Introduce a discussion about participation. Participation in things that directly affect our lives is a right of all, including children and young people, and is included in the ‘Rights of the Child’ that the UN decided on and most countries agreed to.
Ask what the Pioneers understand by the words ‘participation’ and ‘democracy’. To ‘participate’ means: ‘to take part in something’. A ‘democracy’ is where the government representatives are voted for by the people and is a system that supports the principle of equal rights for all. Can they see the link? In a democracy everyone should have the right to participate in the running of the country, by choosing their political leaders.
Talk about how your Woodcraft Folk group operates. Ask the group:
- Are decisions made democratically?
- Does everyone have a chance to take part in activities?
- Does everyone get a chance to voice their opinion?
Think about ways that you could make the group more participatory (so more people take part and so each person takes part more) and more democratic (so everyone has an equal chance to take part). It’s important that everyone knows that people are free to comment and be listened to if they have suggestions or comments on things that can be improved. Create a group agreement you can all observe to make sure everyone can participate.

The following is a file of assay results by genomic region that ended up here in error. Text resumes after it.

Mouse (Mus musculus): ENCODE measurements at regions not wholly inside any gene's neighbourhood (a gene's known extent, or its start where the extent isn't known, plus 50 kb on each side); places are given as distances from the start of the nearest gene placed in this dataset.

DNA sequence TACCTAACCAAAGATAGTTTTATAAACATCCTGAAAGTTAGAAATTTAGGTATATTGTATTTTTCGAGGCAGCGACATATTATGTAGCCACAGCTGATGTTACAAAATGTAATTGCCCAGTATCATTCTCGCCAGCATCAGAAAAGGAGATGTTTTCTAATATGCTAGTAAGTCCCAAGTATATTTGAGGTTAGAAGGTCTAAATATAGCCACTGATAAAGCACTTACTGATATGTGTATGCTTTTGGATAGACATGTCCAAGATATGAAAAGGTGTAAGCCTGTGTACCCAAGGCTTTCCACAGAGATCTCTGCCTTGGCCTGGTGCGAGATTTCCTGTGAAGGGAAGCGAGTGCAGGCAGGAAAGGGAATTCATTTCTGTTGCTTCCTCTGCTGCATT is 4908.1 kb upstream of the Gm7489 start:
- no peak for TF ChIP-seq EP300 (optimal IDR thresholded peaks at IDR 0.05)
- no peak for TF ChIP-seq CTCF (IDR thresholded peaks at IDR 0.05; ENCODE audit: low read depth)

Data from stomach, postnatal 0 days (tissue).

Here are some suggestions:
- Agree to make sure everyone understands the purpose of their involvement in each activity.
- Agree to consider everyone’s views, even when they might conflict with those of adults.
- Make sure that the participation offered is appropriate to the age group.
- Aim to include those who are less confident or perhaps are often excluded for a particular reason.
- Usually the more planning that takes place, the more people have a chance to participate.
- You may need extra resources – for example ‘a copy for everyone’ of some important information.
- Choose to do some simple activities that need everyone to take part – e.g. a survey where everyone’s information is important to the outcome.
- Remember that the more children and young people are involved in a process from the beginning, the more they feel it is ‘theirs’ and will want to participate.
- Keep it concrete: have a vote on decisions, and collectively decide on activities you want to do and how people can be involved.